As Pride Month continues to be celebrated and honored around the world, SDDC Program Intern, Ian Mariano Von Dyl, shares his personal connection to Pride and what it symbolizes. Content warning, this article mentions mental health and suicide.
Interested in supporting the San Diego Diplomacy Council, and being an ally for LGBTQ+ communities? Join us in the annual San Diego Pride Parade on July 15! Register here.
The taunting was always in the back of my head. From the first time a homophobic joke was kicked my way to my very last kick of the soccer ball while on the team, I never would have imagined that I would now be in a position to advocate for 2SLGBTQIA+ community.
That was three years ago. Three years ago I stepped away from a soccer team where I didn’t feel supported. Since making my decision, it has been nothing but a whirlwind. I am now a student at San Diego State University (SDSU), I work at The Pride Center at SDSU, am President of SDSU Mock Trial, and intern at the San Diego Diplomacy Council. All of this makes Pride so special to me.
Pride itself is an intriguing word. It can represent an event that brings together 2SLGBTQIA+ folks in the fight for queer and trans rights. It can represent the feeling within an individual that uplifts them. And it can represent the act itself of being proud of yourself, others, and your community. For me, Pride represents all the emotions, struggles, and joy that comes with being a queer person in our modern world.
The emotions that a queer person takes on can be taxing. From navigating how to come out to your friends and family, to questioning why you are queer and don’t fit into the “normal” box as defined by heterosexism and cissexism, queer people are faced with the journey of navigating societal norms and deconstructing its implications.
Moreover, this journey is not without its struggles. A study conducted by the Trevor Project found that 45% of LGBTQ youth seriously considered attempting suicide this past year and 60% of LGBTQ youth who wanted mental health care in the past year were not able to get it. These numbers speak volumes to the support the 2SLGBTQIA+ community needs. In a time where over 500 anti-LGBTQ+ legislation have been introduced in United States state legislatures and at least 67 countries having national laws criminalizing same-sex relations, it is undeniable that passive allyship is not enough in supporting queer and trans individuals.
To stimulate change and contribute to the progression of 2SLGBTQIA+ rights, we as an international community need to come together to actively support the 2SLGBTQIA+ community. This can look like attending Pride and other movements and protests that increase the visibility of the 2SLGBTQIA+ community. It can look like educating oneself about 2SLGBTQIA+ history and identifying the systemic structures that has pushed the societal idea of “normal.” Most importantly, it looks like supporting the 2SLGBTQIA+ community and standing with them in the hardest moments.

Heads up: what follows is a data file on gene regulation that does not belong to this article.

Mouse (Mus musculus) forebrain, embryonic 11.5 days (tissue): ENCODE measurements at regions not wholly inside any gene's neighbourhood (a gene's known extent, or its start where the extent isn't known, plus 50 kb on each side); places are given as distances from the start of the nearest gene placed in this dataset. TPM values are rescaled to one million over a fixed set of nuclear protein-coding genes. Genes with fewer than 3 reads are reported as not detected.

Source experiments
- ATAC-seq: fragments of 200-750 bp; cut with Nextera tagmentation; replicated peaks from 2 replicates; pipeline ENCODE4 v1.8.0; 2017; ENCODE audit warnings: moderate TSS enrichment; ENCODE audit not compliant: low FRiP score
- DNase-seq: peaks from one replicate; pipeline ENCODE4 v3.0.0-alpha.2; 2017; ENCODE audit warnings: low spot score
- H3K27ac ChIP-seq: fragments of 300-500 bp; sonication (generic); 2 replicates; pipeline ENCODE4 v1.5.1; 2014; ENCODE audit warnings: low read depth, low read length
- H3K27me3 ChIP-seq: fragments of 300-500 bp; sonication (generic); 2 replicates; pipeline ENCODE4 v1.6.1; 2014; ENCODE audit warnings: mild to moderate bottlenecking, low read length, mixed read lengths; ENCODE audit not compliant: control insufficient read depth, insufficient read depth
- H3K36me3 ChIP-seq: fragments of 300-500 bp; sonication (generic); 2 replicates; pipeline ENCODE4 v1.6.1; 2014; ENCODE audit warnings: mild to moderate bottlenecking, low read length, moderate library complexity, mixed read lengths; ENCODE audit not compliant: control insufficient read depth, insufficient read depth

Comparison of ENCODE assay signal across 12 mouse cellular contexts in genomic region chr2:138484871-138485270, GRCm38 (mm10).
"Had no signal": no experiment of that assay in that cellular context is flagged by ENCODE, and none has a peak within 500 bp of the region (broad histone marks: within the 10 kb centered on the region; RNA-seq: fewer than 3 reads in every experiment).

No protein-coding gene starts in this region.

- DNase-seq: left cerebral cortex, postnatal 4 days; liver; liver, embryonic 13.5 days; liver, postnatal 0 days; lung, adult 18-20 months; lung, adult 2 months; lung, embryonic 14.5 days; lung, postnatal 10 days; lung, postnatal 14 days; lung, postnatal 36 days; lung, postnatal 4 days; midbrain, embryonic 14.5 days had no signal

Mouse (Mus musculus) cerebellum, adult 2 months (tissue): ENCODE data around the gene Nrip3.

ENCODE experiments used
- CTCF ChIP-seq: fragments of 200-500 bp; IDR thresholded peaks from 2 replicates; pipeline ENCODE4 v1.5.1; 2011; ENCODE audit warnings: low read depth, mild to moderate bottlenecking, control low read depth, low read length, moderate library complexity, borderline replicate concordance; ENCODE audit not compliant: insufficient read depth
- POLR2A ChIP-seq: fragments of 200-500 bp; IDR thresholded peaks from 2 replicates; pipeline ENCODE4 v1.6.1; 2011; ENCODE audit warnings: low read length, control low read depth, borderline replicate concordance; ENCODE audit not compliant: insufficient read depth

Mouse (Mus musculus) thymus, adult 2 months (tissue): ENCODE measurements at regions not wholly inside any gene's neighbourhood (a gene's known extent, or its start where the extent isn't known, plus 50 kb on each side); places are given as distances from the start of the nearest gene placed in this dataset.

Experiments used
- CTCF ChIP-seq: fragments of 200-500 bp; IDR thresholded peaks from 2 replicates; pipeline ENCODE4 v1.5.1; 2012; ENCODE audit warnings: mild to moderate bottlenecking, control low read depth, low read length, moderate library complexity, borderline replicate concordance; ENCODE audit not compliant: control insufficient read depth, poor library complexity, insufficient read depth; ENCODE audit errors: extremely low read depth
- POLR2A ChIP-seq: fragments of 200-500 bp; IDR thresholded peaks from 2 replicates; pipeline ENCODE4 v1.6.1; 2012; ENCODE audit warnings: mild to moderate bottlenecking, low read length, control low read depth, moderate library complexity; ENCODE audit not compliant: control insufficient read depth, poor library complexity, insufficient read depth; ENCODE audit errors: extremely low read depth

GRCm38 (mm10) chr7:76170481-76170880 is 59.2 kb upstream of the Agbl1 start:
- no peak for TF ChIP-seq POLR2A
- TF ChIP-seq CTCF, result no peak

At the same time while Pride is a time to confront these struggles and take a stand against 2SLGBTQIA+ hate, it is also a time to celebrate the love and support the 2SLGBTQIA+ community has been able to foster. When I entered SDSU three years ago, I was part of the 2SLGBTQIA+ community but struggled to feel at home within the community.
As I grappled with these emotions, I enrolled in the Pride House Mentoring program where I began to create connections with the 2SLGBTQIA+ community. For the first time, I was in a space that understood a side of me that I had tried to push away for so long. I created friendships that I hold so close to my heart and developed a sense of belonging that stays with me to this day. Pride reminds me of these moments. Being able to find community and joy in any way is worth celebrating and honoring.
Lastly, Pride is not just a month long event, it is an ongoing mindset. One that encourages us to stand together and celebrate growth, joy, and community while also uniting to support, uplift, and fight for the 2SLGBTQIA+ community. This year, I encourage you to stand with your local queer and trans community. Whether it is donating to a 2SLGBTQIA+ organization, attending a Pride parade (see you on July 15 to march with SDDC!), or educating yourself about queer and trans history and issues, active allyship is about showing up. This year, this day, and every day after, take a stand with the 2SLGBTQIA+ community.